Combining Momentum and ESG Ratings Enhances Performance
Investing based on environmental, social and governance (ESG) concerns should lead to lower returns, since the prices of those stocks will be bid up beyond their intrinsic value. But new research shows that by combining ESG- and momentum-based principles, investors can achieve higher risk-adjusted returns.
The increased popularity of ESG investing has been accompanied by heightened research into the subject. Matus Padysak contributes to the literature with his August 2020 paper, “ESG Scores and Price Momentum Are More Than Compatible.” Using optimization tools, he examined whether you could enhance the classic momentum strategy by making it more sustainable (weighting the momentum portfolio toward firms with positive momentum in their ESG scores). He also examined whether you could enhance an ESG strategy by weighting it toward stocks with positive momentum. ESG scores were from OWL Analytics. The dataset contained 691 U.S. stocks and covered the period April 2010 through October 2019. Portfolios were long only. Following is a summary of his findings:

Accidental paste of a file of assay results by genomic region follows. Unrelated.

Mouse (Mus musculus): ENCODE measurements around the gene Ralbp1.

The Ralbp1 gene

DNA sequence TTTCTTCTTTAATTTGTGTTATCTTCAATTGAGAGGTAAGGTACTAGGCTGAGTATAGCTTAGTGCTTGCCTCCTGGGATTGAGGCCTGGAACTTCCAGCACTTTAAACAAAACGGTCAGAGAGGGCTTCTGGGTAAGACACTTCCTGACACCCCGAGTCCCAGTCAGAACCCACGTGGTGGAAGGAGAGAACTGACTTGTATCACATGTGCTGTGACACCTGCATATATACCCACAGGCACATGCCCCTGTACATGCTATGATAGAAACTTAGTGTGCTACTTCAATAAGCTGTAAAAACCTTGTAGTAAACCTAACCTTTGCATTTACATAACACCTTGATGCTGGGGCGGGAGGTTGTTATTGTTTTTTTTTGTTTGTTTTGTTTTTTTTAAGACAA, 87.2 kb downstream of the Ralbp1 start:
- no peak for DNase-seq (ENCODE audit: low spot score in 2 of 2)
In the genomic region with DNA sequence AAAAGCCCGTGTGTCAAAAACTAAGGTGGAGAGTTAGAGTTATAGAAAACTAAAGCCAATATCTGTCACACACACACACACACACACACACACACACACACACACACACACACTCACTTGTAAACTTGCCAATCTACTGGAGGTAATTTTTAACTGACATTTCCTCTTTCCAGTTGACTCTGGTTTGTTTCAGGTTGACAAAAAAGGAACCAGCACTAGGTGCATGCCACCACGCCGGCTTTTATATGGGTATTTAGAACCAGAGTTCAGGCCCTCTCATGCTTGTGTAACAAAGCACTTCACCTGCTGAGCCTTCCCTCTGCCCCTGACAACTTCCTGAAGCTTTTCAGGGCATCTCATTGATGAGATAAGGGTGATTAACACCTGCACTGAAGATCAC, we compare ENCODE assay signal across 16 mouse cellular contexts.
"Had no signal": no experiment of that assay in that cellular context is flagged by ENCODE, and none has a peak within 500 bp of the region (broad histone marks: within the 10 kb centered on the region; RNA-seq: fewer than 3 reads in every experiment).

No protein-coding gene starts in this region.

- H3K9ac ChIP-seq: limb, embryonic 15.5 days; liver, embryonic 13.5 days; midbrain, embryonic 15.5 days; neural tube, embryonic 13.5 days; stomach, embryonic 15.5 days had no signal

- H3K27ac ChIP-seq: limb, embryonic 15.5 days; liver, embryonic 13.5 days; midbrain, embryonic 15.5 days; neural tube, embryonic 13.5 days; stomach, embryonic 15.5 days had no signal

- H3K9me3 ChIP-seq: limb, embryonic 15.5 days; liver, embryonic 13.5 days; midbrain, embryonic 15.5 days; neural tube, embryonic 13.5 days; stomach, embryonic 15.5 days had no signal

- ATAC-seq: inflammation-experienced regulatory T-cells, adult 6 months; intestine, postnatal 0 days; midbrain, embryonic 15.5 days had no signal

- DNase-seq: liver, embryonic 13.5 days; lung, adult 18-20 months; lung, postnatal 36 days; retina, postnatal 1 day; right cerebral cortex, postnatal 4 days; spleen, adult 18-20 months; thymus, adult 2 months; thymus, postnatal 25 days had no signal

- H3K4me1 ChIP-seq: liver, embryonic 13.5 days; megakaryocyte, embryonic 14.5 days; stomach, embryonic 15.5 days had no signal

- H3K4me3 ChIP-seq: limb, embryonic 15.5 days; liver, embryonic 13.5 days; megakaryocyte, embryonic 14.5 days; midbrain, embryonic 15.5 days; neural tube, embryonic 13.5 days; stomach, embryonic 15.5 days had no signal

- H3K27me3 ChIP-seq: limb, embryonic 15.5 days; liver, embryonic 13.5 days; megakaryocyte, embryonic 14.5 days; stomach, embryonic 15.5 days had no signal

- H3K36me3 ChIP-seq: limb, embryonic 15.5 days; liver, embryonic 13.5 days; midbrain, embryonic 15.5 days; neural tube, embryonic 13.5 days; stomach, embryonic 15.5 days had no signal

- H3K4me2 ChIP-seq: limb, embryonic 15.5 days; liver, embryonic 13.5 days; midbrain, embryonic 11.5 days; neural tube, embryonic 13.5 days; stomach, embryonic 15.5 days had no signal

- A combined strategy that selects stocks with the highest momentum while maximizing ESG scores of the portfolios results in momentum portfolios that are significantly more responsible, with lower volatility and better risk-adjusted returns.
- A combined strategy that selects stocks with the highest ESG scores while maximizing momentum at the same time results in a more profitable ESG portfolio.
- The combined ESG-momentum strategy has the best risk-adjusted return, the lowest drawdown, the lowest volatility and the most consistent returns.
- Relative to the CAPM (market beta), the Fama and French three-factor (market beta, size and value) model, and the Fama and French five-factor (adding investment and profitability) model, the strategies have both economically and statistically significant (at the 1% confidence level) alphas – common market factors cannot explain performance.
The following table shows the results using the top 10% of stocks:
For the top 15% of stocks, the results were similar: